Sadler gets the nod for the 2012 Daytona 500 with RCR - Credit: Chris Graythen/Getty Images

Sadler gets the nod for the 2012 Daytona 500 with RCR - Credit: Chris Graythen/Getty Images

Richard Childress Racing will run 9 cars this year across the three series in NASCAR and will run a tenth for at least the first five races, with the news that Elliott Sadler and Brendan Gaughan will share the #33 car in the opening rounds to utilise its guaranteed starting position (the #33 finished in the top 35 last season).  Last year the #33 team failed to make the Chase for the second time in three years, and with driver Clint Bowyer moving over to Michael Waltrip Racing and a sponsor drying up, Childress looked certain to revert to just a three car Cup team.  However with Sadler, second in the Nationwide Series in 2011, joining the team for the Daytona 500, and Gaughan taking over for the next four events, RCR will now have an even number of cars, which could prove crucial in the closing stages at Daytona as cars link up in two-car tandems.

Richard called me into his office and told me, and man, I was blown away,” said Sadler, who will continue to run full time in the Nationwide Championship in 2012. “I pretty much stood up and gave him a hug and told him I appreciate the opportunity.  Being part of a four-car team, hopefully I can help my teammates as much as I can, with Paul [Menard], Kevin [Harvick] and Jeff [Burton]. To put this together and put together an effort where we can go down and be a part of the Daytona 500 means a lot to me. Man, I love that race.”

Gaughan has not raced full-time in Cup since he drove for Roger Penske back in 2004, and was thrilled to get a second chance.

That’s the second chance you normally don’t get,” he said of his four-race deal. “I had a great opportunity before, and it didn’t work out for us. But to be able to come back with the caliber of Richard Childress Racing is really an opportunity – I’m kind of pinching myself saying it really came true.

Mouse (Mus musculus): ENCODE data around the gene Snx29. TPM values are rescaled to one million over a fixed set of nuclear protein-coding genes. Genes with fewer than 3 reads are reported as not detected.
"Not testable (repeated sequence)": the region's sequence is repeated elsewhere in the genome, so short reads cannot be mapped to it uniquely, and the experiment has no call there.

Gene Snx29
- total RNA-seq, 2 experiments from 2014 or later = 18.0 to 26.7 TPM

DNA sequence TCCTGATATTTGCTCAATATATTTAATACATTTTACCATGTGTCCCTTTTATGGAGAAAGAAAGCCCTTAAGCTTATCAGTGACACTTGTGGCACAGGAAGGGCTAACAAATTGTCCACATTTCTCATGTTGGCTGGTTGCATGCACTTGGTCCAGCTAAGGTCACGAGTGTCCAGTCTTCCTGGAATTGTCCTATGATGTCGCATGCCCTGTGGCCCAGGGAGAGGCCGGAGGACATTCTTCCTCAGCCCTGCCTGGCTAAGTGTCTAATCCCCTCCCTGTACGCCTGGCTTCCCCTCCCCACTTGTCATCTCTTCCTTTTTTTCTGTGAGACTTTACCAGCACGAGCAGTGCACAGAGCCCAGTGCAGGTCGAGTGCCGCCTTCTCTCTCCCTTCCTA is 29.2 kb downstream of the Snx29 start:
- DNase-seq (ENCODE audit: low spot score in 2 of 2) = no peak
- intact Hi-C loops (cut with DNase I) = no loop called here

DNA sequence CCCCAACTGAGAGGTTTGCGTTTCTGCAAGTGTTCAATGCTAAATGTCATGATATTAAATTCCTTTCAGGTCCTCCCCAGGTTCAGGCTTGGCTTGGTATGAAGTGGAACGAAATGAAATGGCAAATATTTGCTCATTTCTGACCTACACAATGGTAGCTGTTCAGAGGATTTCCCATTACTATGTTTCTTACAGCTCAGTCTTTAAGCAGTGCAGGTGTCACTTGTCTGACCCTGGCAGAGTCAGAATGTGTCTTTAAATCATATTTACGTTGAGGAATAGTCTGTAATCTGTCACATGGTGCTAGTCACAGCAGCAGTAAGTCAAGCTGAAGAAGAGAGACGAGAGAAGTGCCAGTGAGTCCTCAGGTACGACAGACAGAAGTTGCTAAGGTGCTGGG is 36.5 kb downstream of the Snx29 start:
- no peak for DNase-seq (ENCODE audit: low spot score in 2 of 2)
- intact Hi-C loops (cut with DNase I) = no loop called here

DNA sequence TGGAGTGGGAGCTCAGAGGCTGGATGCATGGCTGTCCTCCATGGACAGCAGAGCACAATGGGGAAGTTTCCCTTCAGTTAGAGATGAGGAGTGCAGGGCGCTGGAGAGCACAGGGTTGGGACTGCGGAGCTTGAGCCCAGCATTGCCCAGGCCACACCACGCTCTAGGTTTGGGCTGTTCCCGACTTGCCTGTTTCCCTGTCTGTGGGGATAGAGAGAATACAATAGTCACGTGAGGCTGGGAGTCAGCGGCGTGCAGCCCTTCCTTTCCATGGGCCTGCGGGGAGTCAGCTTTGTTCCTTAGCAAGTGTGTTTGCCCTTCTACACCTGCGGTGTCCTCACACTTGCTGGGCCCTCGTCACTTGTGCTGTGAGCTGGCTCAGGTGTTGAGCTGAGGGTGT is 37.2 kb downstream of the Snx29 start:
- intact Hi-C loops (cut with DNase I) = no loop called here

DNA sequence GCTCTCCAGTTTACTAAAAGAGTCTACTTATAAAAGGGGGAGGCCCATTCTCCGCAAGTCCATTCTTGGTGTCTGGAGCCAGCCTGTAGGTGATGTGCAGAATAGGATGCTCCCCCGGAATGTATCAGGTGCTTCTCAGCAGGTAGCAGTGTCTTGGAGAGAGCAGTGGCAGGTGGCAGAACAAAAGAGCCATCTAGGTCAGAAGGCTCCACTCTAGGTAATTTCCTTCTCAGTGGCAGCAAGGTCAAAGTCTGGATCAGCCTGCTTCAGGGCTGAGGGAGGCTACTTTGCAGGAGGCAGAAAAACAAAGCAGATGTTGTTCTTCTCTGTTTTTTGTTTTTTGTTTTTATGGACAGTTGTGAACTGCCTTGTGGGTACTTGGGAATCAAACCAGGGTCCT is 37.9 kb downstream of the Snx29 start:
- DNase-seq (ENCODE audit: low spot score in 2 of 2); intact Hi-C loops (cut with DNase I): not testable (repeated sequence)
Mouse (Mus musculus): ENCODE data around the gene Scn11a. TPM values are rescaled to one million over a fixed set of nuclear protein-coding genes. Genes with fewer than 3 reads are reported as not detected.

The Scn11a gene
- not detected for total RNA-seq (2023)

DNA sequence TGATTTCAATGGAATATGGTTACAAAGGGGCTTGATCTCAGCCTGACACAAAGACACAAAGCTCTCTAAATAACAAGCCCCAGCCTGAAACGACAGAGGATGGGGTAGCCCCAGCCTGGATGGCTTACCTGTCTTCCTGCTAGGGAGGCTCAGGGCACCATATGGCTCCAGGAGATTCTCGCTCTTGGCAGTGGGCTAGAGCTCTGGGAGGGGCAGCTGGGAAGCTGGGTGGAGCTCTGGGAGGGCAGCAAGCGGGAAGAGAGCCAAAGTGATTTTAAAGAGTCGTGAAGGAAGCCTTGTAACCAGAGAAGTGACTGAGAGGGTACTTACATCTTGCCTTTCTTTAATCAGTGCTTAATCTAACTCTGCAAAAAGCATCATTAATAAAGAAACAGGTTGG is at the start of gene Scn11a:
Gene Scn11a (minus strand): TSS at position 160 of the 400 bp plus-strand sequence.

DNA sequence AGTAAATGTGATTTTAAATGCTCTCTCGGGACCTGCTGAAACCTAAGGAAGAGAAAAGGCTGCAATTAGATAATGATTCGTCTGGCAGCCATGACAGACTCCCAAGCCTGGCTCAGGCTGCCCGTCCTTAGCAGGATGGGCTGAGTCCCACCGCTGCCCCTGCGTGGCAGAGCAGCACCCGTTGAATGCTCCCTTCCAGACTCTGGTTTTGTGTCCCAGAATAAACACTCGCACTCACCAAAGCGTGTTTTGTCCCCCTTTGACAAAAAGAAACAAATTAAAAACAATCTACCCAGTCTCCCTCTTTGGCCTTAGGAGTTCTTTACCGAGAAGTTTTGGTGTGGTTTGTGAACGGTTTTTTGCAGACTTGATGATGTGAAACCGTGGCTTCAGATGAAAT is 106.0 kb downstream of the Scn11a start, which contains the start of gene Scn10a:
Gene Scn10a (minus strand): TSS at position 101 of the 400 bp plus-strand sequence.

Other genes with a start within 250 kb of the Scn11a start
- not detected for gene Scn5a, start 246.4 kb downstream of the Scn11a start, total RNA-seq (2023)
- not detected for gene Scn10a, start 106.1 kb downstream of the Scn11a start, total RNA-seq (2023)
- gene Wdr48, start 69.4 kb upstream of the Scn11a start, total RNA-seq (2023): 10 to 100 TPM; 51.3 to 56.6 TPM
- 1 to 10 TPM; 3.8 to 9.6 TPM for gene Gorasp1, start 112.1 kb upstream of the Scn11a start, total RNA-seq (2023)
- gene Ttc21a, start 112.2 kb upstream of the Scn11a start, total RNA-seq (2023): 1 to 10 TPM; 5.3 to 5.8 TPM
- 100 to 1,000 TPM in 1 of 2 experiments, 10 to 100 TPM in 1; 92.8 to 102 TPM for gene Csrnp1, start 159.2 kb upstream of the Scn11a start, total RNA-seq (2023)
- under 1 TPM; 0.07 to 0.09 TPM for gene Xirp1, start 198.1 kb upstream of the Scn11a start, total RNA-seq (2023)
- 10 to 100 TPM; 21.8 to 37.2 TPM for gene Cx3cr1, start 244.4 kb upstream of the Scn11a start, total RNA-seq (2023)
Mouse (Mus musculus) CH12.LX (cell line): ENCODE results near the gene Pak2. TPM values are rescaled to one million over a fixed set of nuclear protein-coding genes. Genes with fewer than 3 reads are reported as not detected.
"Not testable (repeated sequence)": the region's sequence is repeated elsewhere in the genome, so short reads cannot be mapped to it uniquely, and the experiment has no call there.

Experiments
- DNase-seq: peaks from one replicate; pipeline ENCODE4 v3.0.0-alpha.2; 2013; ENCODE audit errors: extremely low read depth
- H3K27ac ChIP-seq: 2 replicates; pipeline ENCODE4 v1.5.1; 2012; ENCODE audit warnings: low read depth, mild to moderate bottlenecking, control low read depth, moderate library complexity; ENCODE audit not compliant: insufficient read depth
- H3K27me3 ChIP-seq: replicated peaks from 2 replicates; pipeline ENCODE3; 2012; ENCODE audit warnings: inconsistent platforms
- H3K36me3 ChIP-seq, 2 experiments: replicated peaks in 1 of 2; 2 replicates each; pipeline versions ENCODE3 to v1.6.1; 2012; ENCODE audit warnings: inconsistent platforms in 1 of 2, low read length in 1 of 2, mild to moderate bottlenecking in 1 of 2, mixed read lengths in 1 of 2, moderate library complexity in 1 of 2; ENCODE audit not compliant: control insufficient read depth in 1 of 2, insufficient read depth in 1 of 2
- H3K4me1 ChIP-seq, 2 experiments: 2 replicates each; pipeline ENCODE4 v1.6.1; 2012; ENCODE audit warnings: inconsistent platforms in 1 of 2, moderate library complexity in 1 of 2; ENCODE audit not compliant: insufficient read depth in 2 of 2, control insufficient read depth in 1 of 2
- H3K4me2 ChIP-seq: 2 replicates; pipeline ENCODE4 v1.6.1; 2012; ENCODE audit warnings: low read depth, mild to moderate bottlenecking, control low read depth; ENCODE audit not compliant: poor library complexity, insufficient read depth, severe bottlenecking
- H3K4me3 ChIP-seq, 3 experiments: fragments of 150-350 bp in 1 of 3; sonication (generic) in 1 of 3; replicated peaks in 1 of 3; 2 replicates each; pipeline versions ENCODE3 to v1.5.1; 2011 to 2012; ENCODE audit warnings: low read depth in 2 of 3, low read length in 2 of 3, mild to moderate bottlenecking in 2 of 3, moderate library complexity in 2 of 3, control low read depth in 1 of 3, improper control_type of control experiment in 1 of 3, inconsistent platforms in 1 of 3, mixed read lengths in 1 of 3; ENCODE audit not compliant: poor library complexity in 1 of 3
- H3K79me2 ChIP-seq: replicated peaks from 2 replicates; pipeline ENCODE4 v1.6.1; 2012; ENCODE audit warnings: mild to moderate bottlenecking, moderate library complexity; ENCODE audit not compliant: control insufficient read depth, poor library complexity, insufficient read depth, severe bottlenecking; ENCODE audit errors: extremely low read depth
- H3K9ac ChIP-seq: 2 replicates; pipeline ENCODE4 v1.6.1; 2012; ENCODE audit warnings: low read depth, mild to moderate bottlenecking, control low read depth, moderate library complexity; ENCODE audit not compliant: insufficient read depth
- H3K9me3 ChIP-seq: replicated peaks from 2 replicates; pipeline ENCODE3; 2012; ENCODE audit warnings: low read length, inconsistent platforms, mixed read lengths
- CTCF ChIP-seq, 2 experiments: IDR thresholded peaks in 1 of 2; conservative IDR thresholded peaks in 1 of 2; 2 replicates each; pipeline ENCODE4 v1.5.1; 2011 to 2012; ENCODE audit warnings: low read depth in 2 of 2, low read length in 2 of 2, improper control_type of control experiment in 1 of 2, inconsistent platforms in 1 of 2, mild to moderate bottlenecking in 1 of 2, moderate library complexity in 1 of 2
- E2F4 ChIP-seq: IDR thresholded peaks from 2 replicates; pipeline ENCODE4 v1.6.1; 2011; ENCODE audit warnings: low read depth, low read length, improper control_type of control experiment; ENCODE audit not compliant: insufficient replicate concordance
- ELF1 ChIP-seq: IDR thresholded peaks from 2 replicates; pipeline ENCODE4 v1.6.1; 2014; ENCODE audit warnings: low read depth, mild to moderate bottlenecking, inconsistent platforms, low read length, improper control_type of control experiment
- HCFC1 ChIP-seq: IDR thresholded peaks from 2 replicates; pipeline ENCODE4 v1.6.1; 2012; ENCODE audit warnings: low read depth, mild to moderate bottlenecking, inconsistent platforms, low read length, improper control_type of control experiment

“I’ve waited eight years. I was always kind of stubborn saying it had to be my terms. I wanted it to be the right type of thing, not just go out there and run. Here you go. It took a while, say what you want about it, but I’ve got a chance, and I promise you, I’m not going to let it slip through my fingertips.”

If the team runs well in its first five races, RCR vice president Mike Dillon has not ruled out continuing the gig – but of course, this is dependent upon finding sponsorship.

Right now we’re focused on the five races we have, the sponsorship we have,” he said. “Obviously if we had more sponsorship come in, would we run the car further? We most definitely would take a look at that and just see what all it could entail. If it was enough to do it, probably. We don’t want to go at it halfway. We want to go at it with a winning effort, and as long as we we’re able to do that, yes, we’d probably add [to] it.”

RCR also announced that veteran road-course specialist Max Papis would join its Nationwide line-up when the series visits Road America, and will also serve as a driver coach for reigning Truck Series champion Austin Dillon, who will compete in the Nationwide Series with the famous no. 3 this season, and his younger brother Ty, who races in the Trucks.

Max is a great addition to our driver lineup and to RCR overall,” said owner Richard Childress. “He has shown his talents in many different forms of auto racing all over the world and will be able to share that knowledge with our less experienced drivers.

He's the perfect driver for the #33 Menards Chevrolet when the NASCAR Nationwide Series gets to Road America. Max also has a tremendous amount of enthusiasm wherever he is, at the track or the shop

Italian Papis, who briefly raced in Formula 1 for Footwork in 1995 before competing in Champ Car, raced full time in the Truck Series for Germain Racing last year, finishing eighteenth overall.  His best result in NASCAR remains his second place finish at Montreal in the Nationwide Series in 2010, when he famously was overtaken by Boris Said in a drag race to the line coming off the final corner.